What Is The Best Diet If You Have Peripheral Artery Disease (PAD)?

Peripheral Artery Disease (PAD) is most commonly caused by untreated atherosclerosis, a hardening of the arteries that restricts blood flow. The primary cause of underlying atherosclerosis — which often leads to PAD and, if left unchecked for too long, Coronary Artery Disease (CAD) — is a buildup of plaque or fatty deposits in the arteries.

Fortunately for patients with PAD, it is possible to slow or even halt the progression of atherosclerosis to the heart, where it can often prove fatal. In many instances, PAD can be managed with simple lifestyle changes such as smoking cessation, increased physical activity, and an improved diet.

While quitting smoking and increasing physical activity are self-explanatory, dietary changes can be a source of confusion for PAD sufferers, which often leads to poor adherence to dietary advice. As a recent study notes, “The main identified factors [affecting adherence]…were motivation, individual knowledge, perceptions of moderation, self-responsibility, taste concept or cravings, and temptations.”

Fortunately, there are a number of diets that have been shown to benefit PAD sufferers. The specifics of the diet will, of course, depend on each individual’s dietary needs; however, most patients can fulfill their dietary restrictions by following one of the four diets listed below.

Mediterranean Diet

High LDL cholesterol (also known as “bad cholesterol”) is one of the primary contributors to atherosclerosis. The Mediterranean Diet is designed to increase “good cholesterol” (HDL-C) levels by incorporating larger amounts of olive oils; legumes (peas, beans and lentils); fruits and vegetables; wine; moderate-to-high amounts of fish; and moderate amounts of dairy, such as cheese and yogurt.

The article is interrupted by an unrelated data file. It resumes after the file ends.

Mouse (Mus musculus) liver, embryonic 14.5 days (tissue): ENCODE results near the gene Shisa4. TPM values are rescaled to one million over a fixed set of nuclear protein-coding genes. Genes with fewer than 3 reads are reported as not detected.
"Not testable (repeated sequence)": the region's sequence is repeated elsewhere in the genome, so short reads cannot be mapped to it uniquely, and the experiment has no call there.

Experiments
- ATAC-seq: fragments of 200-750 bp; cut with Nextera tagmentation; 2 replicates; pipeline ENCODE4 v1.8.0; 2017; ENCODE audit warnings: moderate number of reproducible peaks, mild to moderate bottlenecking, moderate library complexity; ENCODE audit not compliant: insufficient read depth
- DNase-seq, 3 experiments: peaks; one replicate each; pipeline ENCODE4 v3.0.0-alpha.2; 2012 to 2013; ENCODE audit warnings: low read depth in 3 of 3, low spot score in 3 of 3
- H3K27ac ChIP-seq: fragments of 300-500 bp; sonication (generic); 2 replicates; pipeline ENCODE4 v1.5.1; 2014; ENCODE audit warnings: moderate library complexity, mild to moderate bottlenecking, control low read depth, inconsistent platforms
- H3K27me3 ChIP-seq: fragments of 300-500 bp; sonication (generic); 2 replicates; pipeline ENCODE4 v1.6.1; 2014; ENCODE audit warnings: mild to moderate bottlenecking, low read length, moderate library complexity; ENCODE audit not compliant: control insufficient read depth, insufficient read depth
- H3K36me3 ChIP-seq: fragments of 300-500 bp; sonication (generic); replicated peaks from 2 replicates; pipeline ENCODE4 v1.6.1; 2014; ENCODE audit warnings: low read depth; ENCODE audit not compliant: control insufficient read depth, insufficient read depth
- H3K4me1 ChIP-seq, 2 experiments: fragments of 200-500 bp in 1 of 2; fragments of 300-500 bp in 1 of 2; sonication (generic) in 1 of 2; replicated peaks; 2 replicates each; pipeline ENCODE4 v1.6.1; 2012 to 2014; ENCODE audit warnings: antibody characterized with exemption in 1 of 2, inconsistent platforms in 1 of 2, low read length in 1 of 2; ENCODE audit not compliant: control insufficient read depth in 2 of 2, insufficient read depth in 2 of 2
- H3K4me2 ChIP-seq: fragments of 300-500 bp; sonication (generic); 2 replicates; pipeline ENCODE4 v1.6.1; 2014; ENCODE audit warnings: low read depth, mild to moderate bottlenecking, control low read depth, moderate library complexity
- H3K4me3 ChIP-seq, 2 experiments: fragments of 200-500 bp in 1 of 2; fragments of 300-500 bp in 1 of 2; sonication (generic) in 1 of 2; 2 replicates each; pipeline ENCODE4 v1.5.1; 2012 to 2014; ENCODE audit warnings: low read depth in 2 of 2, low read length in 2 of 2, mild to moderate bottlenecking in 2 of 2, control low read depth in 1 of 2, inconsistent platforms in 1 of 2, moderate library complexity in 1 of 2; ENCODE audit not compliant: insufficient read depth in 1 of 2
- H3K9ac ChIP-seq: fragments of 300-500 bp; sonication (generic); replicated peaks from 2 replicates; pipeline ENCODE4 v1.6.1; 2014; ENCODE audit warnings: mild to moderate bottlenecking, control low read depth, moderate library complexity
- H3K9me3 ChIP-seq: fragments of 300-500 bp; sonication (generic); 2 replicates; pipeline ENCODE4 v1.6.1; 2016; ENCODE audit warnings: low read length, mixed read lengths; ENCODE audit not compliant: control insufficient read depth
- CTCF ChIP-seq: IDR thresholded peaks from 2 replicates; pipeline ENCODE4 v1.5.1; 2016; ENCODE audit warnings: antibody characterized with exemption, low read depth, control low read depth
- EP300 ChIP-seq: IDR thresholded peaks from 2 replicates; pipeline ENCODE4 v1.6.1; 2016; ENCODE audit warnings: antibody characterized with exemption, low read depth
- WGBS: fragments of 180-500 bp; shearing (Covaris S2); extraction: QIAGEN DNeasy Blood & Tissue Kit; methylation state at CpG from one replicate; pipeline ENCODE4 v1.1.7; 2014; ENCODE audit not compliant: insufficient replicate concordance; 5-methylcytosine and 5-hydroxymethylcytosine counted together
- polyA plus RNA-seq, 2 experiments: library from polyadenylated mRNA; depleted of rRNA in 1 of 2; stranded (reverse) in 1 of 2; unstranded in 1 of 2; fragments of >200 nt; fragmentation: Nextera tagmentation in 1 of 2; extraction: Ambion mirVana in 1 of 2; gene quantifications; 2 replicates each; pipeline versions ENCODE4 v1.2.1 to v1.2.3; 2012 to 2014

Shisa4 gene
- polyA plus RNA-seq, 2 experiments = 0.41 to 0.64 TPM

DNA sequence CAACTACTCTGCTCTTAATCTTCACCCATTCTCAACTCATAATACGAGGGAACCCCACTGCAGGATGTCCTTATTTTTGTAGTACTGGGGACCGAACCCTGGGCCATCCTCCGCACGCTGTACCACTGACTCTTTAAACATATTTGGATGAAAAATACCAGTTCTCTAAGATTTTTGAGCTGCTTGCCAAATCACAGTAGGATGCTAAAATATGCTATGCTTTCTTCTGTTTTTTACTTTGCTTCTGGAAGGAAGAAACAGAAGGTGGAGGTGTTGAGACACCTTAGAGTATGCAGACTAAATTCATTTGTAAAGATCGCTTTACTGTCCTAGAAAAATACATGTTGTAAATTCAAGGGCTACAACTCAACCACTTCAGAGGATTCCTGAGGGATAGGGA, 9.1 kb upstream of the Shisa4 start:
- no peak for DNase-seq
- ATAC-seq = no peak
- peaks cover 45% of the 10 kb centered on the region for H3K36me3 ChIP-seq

DASH Diet

The DASH (Dietary Approaches to Stop Hypertension) Diet focuses on lowering sodium and fat intake, both of which cause the fatty plaque deposits that contribute to atherosclerosis and often lead to the development of PAD and CAD.  This diet also requires a strict avoidance of alcohol.

Low-Fat Diet

Two comorbidities that put individuals at an increased risk of developing PAD are obesity and diabetes. The low-fat diet focuses on increasing nutrients found in fruits, vegetables, and whole grains, while cutting down on fat and calories in order to control blood sugar levels and manage the individual’s weight, making it a perfect diet for diabetics or obese individuals who might develop PAD.

Low-Carb Diet

Many popular diets are of the low-carb variety, primarily because low-carb diets often help individuals lose weight. Low-carb diets can lower triglycerides and increase HDL-C levels, which are particularly beneficial to individuals with PAD. In addition, a low-carb diet coupled with a low-fat diet can help PAD sufferers lose weight and slow the buildup of plaque in the arteries, thereby helping them avoid the progression of PAD or even the onset of CAD.

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